The oil industry plans to spend more on deepwater drilling

The damaged blow out preventer along with the Lower Marine Riser Package cap from the Deepwater Horizon oil rig that caused the massive oil spill is extracted and put aboard the vessel Q4000 in the Gulf of Mexico.


STACEY VANEK SMITH: If you thought the BP oil leak in the Gulf of Mexico would deter deepwater drilling, think again. The oil industry will spend more than ever looking for new oil and gas wells next year.

Marketplace's Stephen Beard reports from London.

STEPHEN BEARD: A new oil survey shows that spending on new wells, platforms and drilling rigs will hit almost half a trillion dollars next year. That's an 11 percent increase on 2010. This suggest confidence in the oil industry that the increase in the price of crude will hold. So extra production should be profitable. But also there's the growing cost of operating in tricky conditions. Companies will splash out even more on deepwater drilling -- for example. Big oil has not been deterred by BP's disaster.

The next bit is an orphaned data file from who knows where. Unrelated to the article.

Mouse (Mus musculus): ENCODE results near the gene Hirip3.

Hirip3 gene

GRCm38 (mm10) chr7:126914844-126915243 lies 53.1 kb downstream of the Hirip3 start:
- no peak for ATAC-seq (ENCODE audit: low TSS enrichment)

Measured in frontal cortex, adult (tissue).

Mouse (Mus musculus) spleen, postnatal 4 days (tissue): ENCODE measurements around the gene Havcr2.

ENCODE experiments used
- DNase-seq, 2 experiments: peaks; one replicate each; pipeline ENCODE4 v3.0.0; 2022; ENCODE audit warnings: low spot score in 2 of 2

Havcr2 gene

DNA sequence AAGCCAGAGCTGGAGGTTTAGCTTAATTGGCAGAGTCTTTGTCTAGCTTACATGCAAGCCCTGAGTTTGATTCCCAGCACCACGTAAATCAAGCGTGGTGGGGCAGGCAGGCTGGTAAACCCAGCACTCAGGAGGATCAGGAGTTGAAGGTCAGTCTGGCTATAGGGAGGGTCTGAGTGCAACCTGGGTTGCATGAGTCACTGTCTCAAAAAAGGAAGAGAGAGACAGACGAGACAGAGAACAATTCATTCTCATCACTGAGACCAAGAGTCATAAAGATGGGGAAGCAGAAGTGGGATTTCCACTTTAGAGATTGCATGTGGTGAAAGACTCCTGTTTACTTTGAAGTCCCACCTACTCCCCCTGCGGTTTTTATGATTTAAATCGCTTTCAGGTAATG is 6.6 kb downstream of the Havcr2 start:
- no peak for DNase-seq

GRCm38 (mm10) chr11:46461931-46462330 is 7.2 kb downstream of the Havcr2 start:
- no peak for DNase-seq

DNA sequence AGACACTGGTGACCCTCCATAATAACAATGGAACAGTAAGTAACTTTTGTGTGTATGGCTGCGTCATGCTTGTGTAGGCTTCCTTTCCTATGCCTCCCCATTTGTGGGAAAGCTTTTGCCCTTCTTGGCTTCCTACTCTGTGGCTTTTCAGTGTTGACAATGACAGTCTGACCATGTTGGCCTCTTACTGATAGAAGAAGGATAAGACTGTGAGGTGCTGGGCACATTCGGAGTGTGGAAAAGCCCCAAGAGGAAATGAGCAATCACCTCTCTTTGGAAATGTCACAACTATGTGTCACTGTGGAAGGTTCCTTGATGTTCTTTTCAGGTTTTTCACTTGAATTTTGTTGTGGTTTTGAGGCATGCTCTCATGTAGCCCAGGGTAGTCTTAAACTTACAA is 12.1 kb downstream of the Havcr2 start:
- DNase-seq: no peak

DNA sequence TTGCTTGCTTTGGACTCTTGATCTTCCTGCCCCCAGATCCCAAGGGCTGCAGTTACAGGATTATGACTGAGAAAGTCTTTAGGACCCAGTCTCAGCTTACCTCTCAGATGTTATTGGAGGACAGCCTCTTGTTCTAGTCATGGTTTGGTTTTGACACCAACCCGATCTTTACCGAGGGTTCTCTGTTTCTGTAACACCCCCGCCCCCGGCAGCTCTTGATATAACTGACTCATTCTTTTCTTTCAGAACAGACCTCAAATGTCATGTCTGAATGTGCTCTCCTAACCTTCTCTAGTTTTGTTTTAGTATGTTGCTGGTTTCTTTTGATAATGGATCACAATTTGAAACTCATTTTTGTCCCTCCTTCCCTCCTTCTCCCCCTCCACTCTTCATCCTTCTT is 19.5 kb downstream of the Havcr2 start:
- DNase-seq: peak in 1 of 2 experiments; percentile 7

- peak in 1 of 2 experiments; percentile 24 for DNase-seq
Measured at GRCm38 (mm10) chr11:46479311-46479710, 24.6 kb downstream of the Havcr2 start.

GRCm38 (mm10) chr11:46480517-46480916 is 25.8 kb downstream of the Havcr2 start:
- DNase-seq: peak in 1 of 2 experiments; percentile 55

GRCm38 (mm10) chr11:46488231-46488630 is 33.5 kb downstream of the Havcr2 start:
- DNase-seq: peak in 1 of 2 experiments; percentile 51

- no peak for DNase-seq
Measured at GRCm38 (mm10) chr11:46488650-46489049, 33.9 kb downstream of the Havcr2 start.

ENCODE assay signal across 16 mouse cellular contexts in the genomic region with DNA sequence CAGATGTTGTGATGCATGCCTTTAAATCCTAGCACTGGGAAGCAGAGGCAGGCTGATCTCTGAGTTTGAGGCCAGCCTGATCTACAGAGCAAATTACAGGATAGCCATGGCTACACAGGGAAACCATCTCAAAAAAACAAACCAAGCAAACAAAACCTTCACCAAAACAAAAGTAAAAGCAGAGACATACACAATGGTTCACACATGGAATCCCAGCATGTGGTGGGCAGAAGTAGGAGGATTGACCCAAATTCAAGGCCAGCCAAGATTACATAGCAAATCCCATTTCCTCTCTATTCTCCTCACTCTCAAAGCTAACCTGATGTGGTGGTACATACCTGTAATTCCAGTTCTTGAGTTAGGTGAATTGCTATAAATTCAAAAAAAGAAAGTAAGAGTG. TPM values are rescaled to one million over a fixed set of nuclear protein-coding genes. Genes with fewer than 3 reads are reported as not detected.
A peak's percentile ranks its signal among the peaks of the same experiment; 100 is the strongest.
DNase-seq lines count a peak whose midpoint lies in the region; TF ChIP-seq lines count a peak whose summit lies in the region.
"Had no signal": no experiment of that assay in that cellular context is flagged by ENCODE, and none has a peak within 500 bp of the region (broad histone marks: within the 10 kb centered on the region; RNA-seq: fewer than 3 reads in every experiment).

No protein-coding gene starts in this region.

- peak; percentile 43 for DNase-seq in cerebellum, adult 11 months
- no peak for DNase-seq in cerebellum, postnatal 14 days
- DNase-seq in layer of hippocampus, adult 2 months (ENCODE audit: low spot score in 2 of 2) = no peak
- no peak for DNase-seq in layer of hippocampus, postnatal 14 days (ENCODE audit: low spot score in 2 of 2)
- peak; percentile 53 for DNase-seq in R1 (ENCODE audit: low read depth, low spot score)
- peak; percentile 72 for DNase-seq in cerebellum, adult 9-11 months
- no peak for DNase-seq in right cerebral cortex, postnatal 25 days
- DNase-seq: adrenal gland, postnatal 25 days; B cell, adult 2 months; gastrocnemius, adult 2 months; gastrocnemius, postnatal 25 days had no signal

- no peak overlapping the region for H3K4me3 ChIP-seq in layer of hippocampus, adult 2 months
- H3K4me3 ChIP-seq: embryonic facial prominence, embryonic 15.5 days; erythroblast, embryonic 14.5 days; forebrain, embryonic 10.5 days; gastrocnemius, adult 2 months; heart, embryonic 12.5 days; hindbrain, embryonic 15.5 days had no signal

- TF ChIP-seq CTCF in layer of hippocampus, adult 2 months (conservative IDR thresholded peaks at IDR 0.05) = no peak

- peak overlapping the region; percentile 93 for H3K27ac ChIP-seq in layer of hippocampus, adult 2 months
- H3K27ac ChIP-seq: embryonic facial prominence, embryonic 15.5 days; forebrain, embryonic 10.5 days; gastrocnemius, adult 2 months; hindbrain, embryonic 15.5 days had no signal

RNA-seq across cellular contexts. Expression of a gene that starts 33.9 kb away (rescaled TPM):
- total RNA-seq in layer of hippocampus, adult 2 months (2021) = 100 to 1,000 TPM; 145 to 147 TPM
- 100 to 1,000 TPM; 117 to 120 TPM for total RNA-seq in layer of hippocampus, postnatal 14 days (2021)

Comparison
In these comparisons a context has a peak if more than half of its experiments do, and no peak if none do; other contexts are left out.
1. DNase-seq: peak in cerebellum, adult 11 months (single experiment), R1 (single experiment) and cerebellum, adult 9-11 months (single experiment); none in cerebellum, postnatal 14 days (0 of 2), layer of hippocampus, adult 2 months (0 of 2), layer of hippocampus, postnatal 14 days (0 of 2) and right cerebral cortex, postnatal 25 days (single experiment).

Dr. Clifford Jones, is an energy expert at Aberdeen University.

CLIFFORD JONES: Oil production and oil exploration won't stop. They can't. Because the world needs 80 million barrels of oil a day. And that state of affairs can't be changed in response to one event, however tragic.

But the disaster is adding more cost to offshore oil exploration in the U.S. as drilling permits are now harder to come by.

In London this is Stephen Beard for Marketplace.

About the author

Stephen Beard is the London Bureau Chief, providing daily coverage of Europe’s business and economic developments for the entire Marketplace portfolio.


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